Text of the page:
Low Blood Sugar
Low blood sugar (Hypoglycemia) may be the result of taking too much insulin, the effect of certain diabetic medications, missing a meal or exercising too hard without taking snacks. A normal blood glucose is 3.5-6.5 mmol/l (70-125 mg/dl), a glucose below 3.5 mmol/L (60 mg/dl) may give symptoms of low blood sugar (hypoglycemia).

Signs of mild hypoglycemia

  • hunger
  • a lightheaded shaky feeling
  • nervous or irritable feeling
  • cold sweats
  • weakness
  • rapid heartbeat
  • confusion
  • numbness or tingling of lips or fingers

(Illustration courtesy of xtend-life.com)
Signs of moderate hypoglycemia

  • feeling unusually sleepy
  • not being able to see clearly
  • feeling or acting angry, sad or confused for no reason
  • not being able to walk normally, seeming drunk

Severe hypoglycemia

  • seizures
  • unconsciousness

How to treat low blood sugar

  • eat something sweet (candy, jam, fruit or drink a glass of juice or 1/2 cup of soft drink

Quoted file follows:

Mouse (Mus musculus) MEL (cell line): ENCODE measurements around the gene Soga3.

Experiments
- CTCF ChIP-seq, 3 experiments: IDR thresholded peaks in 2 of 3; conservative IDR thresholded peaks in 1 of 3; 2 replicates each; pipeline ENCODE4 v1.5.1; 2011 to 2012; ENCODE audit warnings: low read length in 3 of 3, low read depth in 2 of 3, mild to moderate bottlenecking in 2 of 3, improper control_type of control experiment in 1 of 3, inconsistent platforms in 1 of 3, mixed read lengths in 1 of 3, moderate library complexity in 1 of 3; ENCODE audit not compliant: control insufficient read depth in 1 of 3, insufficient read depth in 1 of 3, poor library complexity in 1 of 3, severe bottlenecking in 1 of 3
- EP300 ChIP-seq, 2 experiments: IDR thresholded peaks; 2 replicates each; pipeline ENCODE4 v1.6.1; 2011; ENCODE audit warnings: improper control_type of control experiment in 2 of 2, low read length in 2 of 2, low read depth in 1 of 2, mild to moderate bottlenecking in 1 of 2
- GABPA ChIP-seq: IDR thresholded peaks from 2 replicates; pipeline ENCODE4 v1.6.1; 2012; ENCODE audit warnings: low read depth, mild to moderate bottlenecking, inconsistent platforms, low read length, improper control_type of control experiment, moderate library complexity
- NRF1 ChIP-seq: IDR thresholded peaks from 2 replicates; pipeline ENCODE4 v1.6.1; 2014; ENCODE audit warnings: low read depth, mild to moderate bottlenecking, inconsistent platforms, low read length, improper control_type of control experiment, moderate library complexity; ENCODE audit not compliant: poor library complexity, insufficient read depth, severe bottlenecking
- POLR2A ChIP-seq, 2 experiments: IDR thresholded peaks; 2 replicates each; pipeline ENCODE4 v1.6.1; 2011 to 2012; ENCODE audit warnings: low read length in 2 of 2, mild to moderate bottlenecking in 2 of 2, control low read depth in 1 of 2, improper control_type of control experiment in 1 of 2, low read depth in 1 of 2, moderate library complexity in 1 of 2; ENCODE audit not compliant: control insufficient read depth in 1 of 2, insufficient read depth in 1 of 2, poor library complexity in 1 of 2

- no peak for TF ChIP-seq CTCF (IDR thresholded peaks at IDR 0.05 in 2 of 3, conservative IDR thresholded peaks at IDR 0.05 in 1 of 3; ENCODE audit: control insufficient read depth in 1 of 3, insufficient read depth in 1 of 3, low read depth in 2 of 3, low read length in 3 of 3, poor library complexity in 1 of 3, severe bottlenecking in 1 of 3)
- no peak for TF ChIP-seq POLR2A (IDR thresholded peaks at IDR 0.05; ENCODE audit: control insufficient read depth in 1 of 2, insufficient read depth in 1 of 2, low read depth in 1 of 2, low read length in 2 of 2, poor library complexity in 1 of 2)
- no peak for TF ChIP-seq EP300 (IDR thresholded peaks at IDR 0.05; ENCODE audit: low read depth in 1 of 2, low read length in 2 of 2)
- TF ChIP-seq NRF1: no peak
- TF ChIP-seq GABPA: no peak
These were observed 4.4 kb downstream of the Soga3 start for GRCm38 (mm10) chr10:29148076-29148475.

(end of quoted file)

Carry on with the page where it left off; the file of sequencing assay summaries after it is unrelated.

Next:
• eat a sandwich or fruit to prevent recurrence
  • recheck glucose every 1/2 hr until normal
  • If you can't eat or drink you will need Glucagon (an injection) or immediate hospitalization (dial 911)

    (Illustration courtesy of xtend-life.com)


    In all individuals who are risk of severe hypoglycemia, or those who are unconscious, it is important that a spouse, family member, or support person be taught how to administer glucagon by injection. Glucagon is a medicine that will raise your blood sugar immediately. It is given by injection either under the skin (subcutaneously) or in the muscle (intramuscularly). It is important to tell your spouse, family or friends NEVER to give you food or drink if you pass out. Glucagon needs to be refrigerated and has a short shelf life. Therefore, if an individual frequently is affected by several hypoglycemia, trained family members or support persons should ensure supplies remain in date.